I next tried bootable CDs and DVDs.  I had some success with an Ultimate Boot CD, a boot disk containing a host of utilities and a robust set of drivers.  I used the Linux-based utility Parted Magic to attempt to identify and connect to the JVC unit.  I got an unusual result of a MAC address for the cable, as it showed up under network connections; I have not seen this cable perform in this manner for Windows.  Ultimately, the results were the same as before: no usable connection between devices.

Next, I tried a boot disk of Kali Linux.  From this point on, the Mac Book Pro refused to cooperate.  The optical drive on the laptop is extremely sensitive, and it would not recognize a 64 bit DVD that worked fine on other machines.  After burning another copy of the 64 bit version as well as a 32 bit version, I attempted to boot from each of the DVDs.  I never got past the first screen of Kali Linux, as the Apple machine hung on the splash screen.

I tried another bootable CD called Clonezilla, an open source imaging software that runs on Linux.  It also has a robust set of drivers, as it has never failed to identify a disk drive when I have used it.  On the first attempt to use it, the laptop read the disk, but ejected it before booting from it.  For the second attempt, the disk loaded to a certain point, then the machine crashed and completely shut down. 

I tried one last boot disk: a Windows 7 Ultimate 64 bit DVD.  This only resulted in a blinking cursor.  At this point, I was out of options for boot disks as they kept failing. 

My other option at this point was to pull the dashboard unit out.  As noted previously, I had a set of incorrect keys for my particular model.  Nevertheless, I made an attempt to pull the unit out of the dashboard.  This consisted of inserting the handles into the left and right sides of the dashboard unit, catching them on the receiver, and then pulling outwards.  After giving a good pull, the key inserted on the right hand side gave way, leaving a noticeable dent in the unit.  For fear of further damaging the unit, I decided to abandon this method. 



One of the issues faced was the lack of information about the device.  There are no indications of what kind of memory it has, the type of operating system, internal diagrams, etc.  There is nothing available online indicating any previous research for this device.  Things such as jailbreaks, buffer overflows, or other software vulnerabilities do not exist.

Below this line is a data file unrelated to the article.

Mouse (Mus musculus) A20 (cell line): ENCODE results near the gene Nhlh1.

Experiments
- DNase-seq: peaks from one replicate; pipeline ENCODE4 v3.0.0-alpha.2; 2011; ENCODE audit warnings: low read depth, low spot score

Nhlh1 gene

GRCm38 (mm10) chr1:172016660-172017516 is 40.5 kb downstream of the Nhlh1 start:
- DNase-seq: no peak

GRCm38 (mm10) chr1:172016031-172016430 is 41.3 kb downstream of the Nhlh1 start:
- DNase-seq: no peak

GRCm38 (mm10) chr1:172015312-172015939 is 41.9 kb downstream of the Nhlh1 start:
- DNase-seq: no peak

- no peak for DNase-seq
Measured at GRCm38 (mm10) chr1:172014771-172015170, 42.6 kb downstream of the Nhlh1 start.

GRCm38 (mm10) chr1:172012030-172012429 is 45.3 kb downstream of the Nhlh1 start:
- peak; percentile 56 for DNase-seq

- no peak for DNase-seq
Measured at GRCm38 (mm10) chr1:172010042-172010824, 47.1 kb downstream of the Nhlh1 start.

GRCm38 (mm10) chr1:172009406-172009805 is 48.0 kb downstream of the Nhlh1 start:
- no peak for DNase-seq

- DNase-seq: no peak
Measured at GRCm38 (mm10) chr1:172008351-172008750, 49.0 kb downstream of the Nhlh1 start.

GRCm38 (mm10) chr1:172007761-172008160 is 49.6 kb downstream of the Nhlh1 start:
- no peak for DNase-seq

Another difficulty faced was the limited amount of resources at my disposal.  I was basically reduced to a Mac Book Pro Laptop and several USB cables to try to penetrate the USB interface.  Apple is limited with its driver support in a manner such as this, and trying to work from a bootable flash drive or CD/DVD is problematic at best.  I might have had better results with access to different machines or operating systems.  Also, the nature of working in a car that must have the key in the ignition limits physical access to things like power outlets, desktop machines, and stable network connections. 

Yet another issue was trying to remove the dashboard unit.  The installation manual instructions were vague, the original set of keys was missing, the replacement ones didn’t work, and concern of damaging the usefulness of my radio kept that option to a single attempt (Installation Manual, 2008).


  Although I was unsuccessful in my attempts to extract data from the car unit, there are several areas that should be pursued for further research.  If one were to successfully remove the dashboard unit and disassemble it, there could be an opportunity for imaging from an interface inside the unit.  There could also be the possibilities for techniques like Chip-Off or JTAG extraction.  Since I do not own the Bluetooth module, this was an area I could not explore, but it is one that could prove fruitful provided the module can still be purchased.  One other option is via the infrared receiver; there may be a way into the device through this input. 


Victor Company of Japan, Limited.  (2008.)  KD-AHD59/KD-HDR50 instructions.  Retrieved from:

Victor Company of Japan, Limited.  (2008.)  KD-AH59/KD-HDR50 installation/connection manual.  Retrieved from:


Leave a Reply